The Color Purple is a modern literary classic about a young black girl, Celie. Set against the backdrop of wars in rural Georgia, it details her trials and tribulations, and her hopes for a brighter future.
Summary Of The Book
The Color Purple highlights the hardships faced by women of color in the 1930s in many parts of southern United States. It also gives the readers an insight into their lowly status in the social culture prevalent in those times.
The book begins with 14 year old Celie’s fervent plea to God questioning the reasons for all that is going wrong around her and why she is being made to face so many hardships at such a young age. At an age when she should have been full of hope and enthusiasm for a better future, she has instead been raped by a man who is supposedly her father, has borne the agony of seeing two of her children being snatched away from her, has been separated from her sister and forced into a bad marriage to a man who treats her worse than a slave. Things gradually change for the better when she meets Shug Avery, a singer and magic maker. The chance meeting with this rebellious woman who has taken charge of her own destiny introduces Celie to the love and support of women. Soon, Celie gathers the courage to fight the demons from her past and start life afresh.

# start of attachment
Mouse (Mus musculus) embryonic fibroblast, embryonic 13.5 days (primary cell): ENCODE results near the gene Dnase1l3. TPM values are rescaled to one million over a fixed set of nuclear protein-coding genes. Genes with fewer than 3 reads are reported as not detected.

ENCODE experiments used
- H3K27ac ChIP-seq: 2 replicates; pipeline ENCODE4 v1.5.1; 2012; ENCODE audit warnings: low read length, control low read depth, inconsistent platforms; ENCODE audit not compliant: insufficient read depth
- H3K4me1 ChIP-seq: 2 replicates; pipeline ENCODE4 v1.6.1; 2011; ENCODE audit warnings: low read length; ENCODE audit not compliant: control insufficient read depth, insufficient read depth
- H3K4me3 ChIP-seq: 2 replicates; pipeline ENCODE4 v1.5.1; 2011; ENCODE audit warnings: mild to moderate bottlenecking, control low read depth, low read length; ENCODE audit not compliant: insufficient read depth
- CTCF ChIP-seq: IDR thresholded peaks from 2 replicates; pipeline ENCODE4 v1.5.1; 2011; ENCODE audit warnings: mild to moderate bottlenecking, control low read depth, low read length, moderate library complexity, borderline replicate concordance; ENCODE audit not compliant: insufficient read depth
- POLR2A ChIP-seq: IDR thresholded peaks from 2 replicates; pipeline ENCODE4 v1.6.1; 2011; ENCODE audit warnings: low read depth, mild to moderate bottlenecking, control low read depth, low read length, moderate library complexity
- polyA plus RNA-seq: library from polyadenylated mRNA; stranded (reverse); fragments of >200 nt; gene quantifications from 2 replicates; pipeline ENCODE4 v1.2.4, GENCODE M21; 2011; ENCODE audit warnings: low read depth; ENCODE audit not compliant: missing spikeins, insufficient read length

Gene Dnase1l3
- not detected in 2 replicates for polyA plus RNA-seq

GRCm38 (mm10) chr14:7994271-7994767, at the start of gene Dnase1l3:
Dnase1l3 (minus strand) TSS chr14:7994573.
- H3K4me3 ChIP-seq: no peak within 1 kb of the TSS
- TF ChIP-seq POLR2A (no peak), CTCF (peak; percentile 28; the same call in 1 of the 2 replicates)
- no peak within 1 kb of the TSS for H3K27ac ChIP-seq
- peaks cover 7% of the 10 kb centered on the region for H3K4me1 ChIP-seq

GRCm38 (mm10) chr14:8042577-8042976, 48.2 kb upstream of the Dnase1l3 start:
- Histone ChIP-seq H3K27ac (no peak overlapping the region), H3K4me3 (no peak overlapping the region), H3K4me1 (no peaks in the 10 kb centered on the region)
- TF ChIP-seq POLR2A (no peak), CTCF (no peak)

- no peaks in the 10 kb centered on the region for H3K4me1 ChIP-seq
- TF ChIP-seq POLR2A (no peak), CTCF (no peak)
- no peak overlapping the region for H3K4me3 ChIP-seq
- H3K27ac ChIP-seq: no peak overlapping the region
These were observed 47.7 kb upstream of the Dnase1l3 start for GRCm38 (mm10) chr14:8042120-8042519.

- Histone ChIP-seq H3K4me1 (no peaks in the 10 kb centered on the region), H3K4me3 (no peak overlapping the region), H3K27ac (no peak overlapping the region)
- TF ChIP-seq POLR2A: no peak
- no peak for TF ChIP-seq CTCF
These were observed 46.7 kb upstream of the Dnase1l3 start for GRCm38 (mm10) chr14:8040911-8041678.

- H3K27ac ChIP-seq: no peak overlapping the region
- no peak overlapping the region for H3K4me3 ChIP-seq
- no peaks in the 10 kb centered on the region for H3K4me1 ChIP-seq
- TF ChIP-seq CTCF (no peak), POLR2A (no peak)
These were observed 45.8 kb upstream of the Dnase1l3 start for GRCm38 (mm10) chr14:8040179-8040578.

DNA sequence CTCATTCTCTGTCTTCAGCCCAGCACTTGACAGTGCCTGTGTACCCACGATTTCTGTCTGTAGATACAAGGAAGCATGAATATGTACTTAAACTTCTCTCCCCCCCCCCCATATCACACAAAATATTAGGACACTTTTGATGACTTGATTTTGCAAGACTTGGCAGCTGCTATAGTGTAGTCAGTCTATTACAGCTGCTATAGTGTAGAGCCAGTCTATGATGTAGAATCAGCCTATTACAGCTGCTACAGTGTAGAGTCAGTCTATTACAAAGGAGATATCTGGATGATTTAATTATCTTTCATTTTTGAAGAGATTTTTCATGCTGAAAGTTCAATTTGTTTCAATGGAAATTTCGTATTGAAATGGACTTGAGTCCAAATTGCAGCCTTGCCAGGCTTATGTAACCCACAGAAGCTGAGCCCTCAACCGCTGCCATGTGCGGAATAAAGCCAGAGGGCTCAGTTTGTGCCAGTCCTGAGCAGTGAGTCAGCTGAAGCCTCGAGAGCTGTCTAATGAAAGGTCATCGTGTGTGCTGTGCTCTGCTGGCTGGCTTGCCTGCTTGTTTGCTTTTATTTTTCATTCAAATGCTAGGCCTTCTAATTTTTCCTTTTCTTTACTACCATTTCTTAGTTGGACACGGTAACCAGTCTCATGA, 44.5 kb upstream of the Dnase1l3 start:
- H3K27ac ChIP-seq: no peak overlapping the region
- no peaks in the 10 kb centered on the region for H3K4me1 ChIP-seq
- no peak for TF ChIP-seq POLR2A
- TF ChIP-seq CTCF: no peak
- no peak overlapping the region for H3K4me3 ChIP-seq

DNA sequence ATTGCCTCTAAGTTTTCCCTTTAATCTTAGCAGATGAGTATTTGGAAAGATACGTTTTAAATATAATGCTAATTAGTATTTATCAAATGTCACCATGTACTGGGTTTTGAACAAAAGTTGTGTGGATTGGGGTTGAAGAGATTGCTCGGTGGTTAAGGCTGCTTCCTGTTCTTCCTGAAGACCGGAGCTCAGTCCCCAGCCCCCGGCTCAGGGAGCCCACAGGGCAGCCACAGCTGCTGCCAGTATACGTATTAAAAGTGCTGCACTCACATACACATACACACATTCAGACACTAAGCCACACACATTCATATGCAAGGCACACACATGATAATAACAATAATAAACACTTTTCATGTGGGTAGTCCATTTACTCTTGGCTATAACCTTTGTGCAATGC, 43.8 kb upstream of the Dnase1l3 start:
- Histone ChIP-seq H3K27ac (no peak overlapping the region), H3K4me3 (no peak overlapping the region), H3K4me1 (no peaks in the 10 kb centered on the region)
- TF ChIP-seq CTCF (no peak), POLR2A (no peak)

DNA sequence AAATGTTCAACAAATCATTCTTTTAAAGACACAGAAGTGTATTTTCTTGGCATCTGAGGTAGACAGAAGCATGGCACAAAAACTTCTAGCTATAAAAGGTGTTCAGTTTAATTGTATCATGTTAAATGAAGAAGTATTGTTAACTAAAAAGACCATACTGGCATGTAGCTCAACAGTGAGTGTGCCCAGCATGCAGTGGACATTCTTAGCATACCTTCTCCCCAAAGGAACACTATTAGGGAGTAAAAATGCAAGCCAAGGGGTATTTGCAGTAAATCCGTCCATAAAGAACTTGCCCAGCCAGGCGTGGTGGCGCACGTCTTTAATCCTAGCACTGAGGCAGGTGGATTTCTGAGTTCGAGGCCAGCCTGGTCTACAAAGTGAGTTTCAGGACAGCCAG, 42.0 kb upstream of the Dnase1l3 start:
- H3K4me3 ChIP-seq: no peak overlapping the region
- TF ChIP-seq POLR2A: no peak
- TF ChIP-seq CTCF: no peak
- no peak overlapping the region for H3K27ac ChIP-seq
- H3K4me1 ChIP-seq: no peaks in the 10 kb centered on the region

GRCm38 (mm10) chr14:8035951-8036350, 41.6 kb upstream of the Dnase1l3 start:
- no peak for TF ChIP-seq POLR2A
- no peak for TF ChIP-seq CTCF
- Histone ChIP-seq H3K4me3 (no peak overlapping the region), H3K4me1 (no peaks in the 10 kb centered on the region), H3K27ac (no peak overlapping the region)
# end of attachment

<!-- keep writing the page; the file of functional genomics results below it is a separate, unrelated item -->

The Color Purple won the Pulitzer Prize for Fiction and the National Book Award for Fiction. In 1985, it inspired Steven Spielberg who made it into a movie starring Whoopi Goldberg, Oprah Winfrey and Danny Glover.
About Alice Walker
Alice Walker is an American novelist, poet, political activist and self-proclaimed womanist.
A few of the other novels she has penned are Meridian, The Temple Of My Familiar, Possessing The Secret Of Joy, and The Third Life Of Grange Copeland.
Walker was born on February 9, 1944, in Putnam County, Georgia. After completing her schooling, she attended Spelman College, Atlanta, and Sarah Lawrence College near New York City. During her student days in Spelman College, she took an interest in the U.S. Civil Rights movement. Between 1968 and 1971, she worked at Jackson State College and Tougaloo College as a writer in residence.
29 Mar, 2013
1 Aug, 2012